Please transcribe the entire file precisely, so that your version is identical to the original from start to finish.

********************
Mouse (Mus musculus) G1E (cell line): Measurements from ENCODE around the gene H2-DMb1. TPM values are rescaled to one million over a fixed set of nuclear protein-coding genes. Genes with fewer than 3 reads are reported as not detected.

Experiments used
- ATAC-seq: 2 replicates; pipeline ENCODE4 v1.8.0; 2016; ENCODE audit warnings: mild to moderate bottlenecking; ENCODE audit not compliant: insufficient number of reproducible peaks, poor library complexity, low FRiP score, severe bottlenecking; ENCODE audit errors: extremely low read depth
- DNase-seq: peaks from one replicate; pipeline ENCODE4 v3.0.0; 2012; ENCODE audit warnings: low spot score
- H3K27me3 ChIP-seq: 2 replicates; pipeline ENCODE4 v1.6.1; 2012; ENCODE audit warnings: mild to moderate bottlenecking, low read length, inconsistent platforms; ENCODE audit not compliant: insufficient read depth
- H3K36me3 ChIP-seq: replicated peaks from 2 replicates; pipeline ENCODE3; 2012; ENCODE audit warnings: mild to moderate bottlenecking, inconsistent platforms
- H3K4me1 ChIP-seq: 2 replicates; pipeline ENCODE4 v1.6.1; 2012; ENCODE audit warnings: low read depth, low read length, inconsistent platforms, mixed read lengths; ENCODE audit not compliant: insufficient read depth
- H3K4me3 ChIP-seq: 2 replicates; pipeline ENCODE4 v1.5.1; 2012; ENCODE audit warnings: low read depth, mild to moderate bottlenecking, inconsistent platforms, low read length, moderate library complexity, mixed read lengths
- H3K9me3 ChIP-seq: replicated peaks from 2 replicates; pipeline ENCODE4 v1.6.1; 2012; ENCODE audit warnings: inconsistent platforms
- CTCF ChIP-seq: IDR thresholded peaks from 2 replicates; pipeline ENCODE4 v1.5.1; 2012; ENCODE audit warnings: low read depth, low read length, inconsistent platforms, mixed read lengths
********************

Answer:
Mouse (Mus musculus) G1E (cell line): Measurements from ENCODE around the gene H2-DMb1. TPM values are rescaled to one million over a fixed set of nuclear protein-coding genes. Genes with fewer than 3 reads are reported as not detected.

Experiments used
- ATAC-seq: 2 replicates; pipeline ENCODE4 v1.8.0; 2016; ENCODE audit warnings: mild to moderate bottlenecking; ENCODE audit not compliant: insufficient number of reproducible peaks, poor library complexity, low FRiP score, severe bottlenecking; ENCODE audit errors: extremely low read depth
- DNase-seq: peaks from one replicate; pipeline ENCODE4 v3.0.0; 2012; ENCODE audit warnings: low spot score
- H3K27me3 ChIP-seq: 2 replicates; pipeline ENCODE4 v1.6.1; 2012; ENCODE audit warnings: mild to moderate bottlenecking, low read length, inconsistent platforms; ENCODE audit not compliant: insufficient read depth
- H3K36me3 ChIP-seq: replicated peaks from 2 replicates; pipeline ENCODE3; 2012; ENCODE audit warnings: mild to moderate bottlenecking, inconsistent platforms
- H3K4me1 ChIP-seq: 2 replicates; pipeline ENCODE4 v1.6.1; 2012; ENCODE audit warnings: low read depth, low read length, inconsistent platforms, mixed read lengths; ENCODE audit not compliant: insufficient read depth
- H3K4me3 ChIP-seq: 2 replicates; pipeline ENCODE4 v1.5.1; 2012; ENCODE audit warnings: low read depth, mild to moderate bottlenecking, inconsistent platforms, low read length, moderate library complexity, mixed read lengths
- H3K9me3 ChIP-seq: replicated peaks from 2 replicates; pipeline ENCODE4 v1.6.1; 2012; ENCODE audit warnings: inconsistent platforms
- CTCF ChIP-seq: IDR thresholded peaks from 2 replicates; pipeline ENCODE4 v1.5.1; 2012; ENCODE audit warnings: low read depth, low read length, inconsistent platforms, mixed read lengths